• ArtW

In Conversation with Catherine Goodman

Catherine Goodman's vibrant, thoughtful and energetic paintings are conversations between her diverse process that includes considering poetry, light, meditation, the tale of the world's first female presence, Eve.


Tiger Girl (2018), Oil on canvas, Catherine Goodman


To hear the audio version of the interview click here.


Marjorie Martay–


I'm delighted today to be talking to Catherine Goodman, an exceptional English artists who has studios in London and Somerset. Catherine studied at Queens College in London and Camberwell School of Arts and Crafts. She won the Royal Academy Gold Medal in 1997 and the BP Portrait Award at the National Portrait Gallery in 2002. She had a solo exhibition at the National Portrait Gallery in 2014 "Portraits from Life." Catherine, could you talk a little about some of the portraits that were part of the exhibit? In fact, I think you even did the film director Stephen Frears.


Catherine Goodman–

Yes, I'll happily talk about that. So everyone I painted in that show were friends and people who were a part of my life already because I had to ask quite a lot of them. I had asked them for quite a few sittings. The way I was working at the time... I was very focused on what painting a portrait from life meant– so how the interaction in the meetings and rhythm of the sitting fed into the painting. I would ask my sisters to come at the same time every week, a bit like going to the shrink or something. They come for a couple of hours every week and whatever their mood, outlook, or atmosphere in the room was I assimilated into the paintings. So some of these paintings went on for a year or so. I painted a young war vet Harry Parker, who lost his legs in Afghanistan and he was a friend and a wonderful writer and painter. Then I painted Stephen who I had known for a long time from a breakfast club in Notting Hill. We used to hang out and drink coffee together. I'd always wanted to paint him. So that was a good opportunity. I painted Hannah Rothschild who is the Chair of the Board of Trustees of the National Gallery and a writer. I painted lots of people who are friends in London.

Marjorie Martay–


That's wonderful, and how many portraits were there?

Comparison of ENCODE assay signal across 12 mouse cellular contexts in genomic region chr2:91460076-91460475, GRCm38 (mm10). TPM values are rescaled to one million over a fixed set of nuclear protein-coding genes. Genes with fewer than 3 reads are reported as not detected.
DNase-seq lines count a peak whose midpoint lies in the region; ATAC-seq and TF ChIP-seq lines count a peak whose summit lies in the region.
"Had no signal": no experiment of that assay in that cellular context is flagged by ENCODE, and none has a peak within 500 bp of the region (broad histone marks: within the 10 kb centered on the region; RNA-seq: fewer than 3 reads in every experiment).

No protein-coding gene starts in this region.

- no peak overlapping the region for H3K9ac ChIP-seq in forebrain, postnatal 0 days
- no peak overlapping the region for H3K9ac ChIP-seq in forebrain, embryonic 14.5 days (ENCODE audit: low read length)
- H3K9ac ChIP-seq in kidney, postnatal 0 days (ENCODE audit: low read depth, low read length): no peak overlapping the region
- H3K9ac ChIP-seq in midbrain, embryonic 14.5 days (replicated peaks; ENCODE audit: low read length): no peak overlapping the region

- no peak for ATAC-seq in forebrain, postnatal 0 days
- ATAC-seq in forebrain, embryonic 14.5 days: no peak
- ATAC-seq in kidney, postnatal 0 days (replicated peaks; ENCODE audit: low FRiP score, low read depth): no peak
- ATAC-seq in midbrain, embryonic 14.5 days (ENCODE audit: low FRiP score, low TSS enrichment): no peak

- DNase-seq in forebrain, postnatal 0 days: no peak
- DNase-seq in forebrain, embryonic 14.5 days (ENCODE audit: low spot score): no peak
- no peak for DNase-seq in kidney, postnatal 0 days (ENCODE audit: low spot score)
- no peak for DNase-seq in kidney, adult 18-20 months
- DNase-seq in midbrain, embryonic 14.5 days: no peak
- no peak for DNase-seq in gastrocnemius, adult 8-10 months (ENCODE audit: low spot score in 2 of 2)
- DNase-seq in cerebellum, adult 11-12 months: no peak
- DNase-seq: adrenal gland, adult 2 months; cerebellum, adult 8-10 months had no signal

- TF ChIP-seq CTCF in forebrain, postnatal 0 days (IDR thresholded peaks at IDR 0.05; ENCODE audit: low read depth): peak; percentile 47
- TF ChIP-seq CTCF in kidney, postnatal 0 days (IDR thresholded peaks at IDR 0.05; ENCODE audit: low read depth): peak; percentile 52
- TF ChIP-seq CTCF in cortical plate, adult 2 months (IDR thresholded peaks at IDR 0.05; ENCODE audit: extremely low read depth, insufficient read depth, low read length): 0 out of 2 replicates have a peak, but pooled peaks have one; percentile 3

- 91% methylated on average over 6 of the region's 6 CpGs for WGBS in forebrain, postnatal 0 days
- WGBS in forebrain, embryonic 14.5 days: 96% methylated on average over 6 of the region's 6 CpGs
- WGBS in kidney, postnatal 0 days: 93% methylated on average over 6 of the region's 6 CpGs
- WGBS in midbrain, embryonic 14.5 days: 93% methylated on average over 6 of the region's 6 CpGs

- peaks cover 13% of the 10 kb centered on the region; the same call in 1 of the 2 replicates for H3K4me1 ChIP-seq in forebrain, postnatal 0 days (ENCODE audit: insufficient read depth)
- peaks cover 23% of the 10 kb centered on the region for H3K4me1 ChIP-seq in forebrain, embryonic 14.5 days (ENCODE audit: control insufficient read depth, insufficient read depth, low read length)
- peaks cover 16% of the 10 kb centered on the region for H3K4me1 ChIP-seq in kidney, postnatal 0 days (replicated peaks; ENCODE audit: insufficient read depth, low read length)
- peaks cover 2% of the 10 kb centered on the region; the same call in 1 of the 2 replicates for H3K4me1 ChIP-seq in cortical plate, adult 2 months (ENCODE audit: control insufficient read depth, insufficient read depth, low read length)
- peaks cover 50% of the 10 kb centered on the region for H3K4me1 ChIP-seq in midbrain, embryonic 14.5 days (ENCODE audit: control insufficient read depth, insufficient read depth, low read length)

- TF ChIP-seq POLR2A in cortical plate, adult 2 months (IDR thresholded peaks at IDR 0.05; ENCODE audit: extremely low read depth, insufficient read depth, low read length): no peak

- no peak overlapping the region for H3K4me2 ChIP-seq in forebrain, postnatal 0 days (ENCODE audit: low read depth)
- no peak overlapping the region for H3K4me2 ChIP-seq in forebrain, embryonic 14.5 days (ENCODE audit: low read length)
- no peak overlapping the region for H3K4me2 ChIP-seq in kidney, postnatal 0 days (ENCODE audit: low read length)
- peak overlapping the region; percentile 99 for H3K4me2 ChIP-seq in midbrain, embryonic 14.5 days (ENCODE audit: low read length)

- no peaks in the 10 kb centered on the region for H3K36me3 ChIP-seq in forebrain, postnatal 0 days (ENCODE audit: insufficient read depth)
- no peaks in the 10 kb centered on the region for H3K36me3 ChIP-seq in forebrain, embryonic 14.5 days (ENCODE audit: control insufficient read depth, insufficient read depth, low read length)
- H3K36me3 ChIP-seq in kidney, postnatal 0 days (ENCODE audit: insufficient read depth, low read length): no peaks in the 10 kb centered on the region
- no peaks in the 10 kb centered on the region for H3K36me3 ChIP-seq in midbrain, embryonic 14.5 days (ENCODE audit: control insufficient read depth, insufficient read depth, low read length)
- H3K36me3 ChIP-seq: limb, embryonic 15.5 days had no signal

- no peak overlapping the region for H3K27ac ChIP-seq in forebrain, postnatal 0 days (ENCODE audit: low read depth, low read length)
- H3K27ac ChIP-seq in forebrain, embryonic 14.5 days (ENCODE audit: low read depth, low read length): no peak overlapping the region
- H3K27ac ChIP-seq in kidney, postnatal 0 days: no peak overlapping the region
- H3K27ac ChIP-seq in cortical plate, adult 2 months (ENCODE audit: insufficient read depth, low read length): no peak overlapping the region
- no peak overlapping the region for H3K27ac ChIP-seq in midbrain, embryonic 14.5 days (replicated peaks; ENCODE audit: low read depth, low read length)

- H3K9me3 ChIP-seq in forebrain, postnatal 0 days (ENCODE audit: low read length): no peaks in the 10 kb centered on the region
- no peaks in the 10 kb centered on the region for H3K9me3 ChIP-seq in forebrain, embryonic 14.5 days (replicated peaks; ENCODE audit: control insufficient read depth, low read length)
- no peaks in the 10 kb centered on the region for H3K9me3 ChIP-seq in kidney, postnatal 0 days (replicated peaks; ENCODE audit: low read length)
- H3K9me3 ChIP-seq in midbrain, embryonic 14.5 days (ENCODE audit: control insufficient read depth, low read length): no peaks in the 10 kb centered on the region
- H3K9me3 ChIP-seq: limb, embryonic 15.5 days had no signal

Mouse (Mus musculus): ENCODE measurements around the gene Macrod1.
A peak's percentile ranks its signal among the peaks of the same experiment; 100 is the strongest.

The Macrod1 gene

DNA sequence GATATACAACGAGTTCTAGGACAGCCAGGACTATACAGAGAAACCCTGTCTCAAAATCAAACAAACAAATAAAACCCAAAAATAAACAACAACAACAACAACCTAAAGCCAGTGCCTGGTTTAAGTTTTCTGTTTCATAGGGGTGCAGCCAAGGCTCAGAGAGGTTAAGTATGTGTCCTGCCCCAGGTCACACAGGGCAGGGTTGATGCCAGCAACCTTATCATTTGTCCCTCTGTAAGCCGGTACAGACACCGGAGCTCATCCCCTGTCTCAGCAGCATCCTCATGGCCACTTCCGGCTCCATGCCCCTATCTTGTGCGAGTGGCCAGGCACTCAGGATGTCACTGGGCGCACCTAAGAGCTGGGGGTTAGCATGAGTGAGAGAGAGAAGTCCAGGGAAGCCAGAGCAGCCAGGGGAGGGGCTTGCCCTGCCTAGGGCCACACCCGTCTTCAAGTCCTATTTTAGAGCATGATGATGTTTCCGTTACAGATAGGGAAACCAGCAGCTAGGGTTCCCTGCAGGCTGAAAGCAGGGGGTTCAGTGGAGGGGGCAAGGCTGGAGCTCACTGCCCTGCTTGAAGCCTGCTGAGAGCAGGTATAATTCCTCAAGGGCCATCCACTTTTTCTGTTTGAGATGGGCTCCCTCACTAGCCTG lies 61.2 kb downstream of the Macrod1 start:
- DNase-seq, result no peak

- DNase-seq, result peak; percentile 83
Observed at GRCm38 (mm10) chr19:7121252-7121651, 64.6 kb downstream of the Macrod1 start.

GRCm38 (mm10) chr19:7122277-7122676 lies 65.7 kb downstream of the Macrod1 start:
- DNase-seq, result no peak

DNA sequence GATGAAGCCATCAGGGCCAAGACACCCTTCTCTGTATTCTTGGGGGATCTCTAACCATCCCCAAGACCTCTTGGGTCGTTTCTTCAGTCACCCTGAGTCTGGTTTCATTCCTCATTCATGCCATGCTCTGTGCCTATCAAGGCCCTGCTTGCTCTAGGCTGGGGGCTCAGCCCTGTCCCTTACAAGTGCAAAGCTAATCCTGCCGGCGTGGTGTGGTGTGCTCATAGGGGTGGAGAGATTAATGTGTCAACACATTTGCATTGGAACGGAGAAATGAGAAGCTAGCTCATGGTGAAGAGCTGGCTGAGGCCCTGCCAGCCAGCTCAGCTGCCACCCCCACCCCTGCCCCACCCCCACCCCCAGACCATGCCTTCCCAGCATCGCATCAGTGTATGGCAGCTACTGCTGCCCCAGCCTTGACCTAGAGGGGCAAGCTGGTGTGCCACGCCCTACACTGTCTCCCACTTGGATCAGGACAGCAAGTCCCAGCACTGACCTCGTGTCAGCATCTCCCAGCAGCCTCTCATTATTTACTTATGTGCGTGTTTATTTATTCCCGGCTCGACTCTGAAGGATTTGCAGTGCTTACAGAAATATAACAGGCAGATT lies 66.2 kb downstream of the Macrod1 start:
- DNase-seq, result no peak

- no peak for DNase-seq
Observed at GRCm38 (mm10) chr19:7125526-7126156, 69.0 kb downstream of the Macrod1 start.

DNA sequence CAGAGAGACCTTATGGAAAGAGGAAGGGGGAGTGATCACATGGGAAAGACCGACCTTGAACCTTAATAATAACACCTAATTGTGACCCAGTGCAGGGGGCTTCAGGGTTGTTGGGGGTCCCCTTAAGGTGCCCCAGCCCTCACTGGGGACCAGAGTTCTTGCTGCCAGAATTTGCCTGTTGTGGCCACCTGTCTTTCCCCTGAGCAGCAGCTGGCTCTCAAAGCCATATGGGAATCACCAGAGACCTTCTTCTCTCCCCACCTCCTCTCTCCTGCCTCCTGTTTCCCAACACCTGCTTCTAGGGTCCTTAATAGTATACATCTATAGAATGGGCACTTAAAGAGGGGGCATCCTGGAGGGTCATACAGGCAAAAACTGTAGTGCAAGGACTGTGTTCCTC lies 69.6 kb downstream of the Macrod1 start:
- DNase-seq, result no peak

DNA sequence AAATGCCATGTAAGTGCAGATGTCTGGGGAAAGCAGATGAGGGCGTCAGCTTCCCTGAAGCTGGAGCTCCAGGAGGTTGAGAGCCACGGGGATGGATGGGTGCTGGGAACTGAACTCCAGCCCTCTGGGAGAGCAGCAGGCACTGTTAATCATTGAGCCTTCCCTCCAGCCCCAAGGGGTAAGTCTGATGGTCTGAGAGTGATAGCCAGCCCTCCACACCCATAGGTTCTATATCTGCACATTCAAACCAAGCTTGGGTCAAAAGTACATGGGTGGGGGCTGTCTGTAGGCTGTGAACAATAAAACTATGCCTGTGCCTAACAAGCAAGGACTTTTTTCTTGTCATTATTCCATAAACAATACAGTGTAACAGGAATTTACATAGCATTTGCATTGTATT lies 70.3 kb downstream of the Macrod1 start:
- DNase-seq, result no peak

Catherine Goodman–


I think there were about 22. I can't quite remember. They've all gone off to different homes so I don't have many more, but it was something I was doing anyway and the National Portrait Gallery I think had suggested that it would work as a show that looked at the whole kind of convention of not working from photographs, not from drawings, but just from life.


Marjorie Martay–


That's wonderful. You're also very well known for teaching as the artistic Director of the Prince's Drawing School appointed by the Royal Victorian Order. You even co-founded the Royal Drawing School with HRH, the Prince of Wales... That's amazing, what an accomplishment...and you were also a trustee of the National Gallery of London recently.


Work in Progress (2020), Oil on canvas, Catherine Goodman

Catherine Goodman–

I am the artist trustee now. It's a great privilege actually. There's always an artist on the board of the National Gallery and it was Dexter Dalwood before me and I can't remember who it was before that. But looking back, there has been some really wonderful artists, Bridget Riley, Howard Hodgkin, lots of really distinguished artists who've been on the board. So I feel very privileged.

Marjorie Martay–

Well, it's, it's a real honor, and knowing you, I'm not surprised. What was it like to be the Prince's Drawing School? I think it was from 2000 to 2007.


Catherine Goodman–

Now it's called the Royal Drawing School. The name changed a few years ago because the Prince was taking on more and more duties as he has to going forward. He suggested it as we became more independent, although he's still our Royal patron and very involved in the school. It's a fantastic place. It's in Shoreditch, East London. I started it with him really because for some reason, drawing was not being taught as part of the curriculum in art schools in the 1990s and early 2000s. It seemed like a very strange anomaly because all artists draw irrespective of what their medium is...that's how we think. Our ambition was always to keep it small and specialized. We have about a thousand students a week coming through now. I'm still involved as the founding artistic director and I oversee the curriculum and various other things. But broadly speaking, I'm in the studio these days.

Marjorie Martay–

That's great. Do you think the school has succeeded in accomplishing the mission?


Catherine Goodman–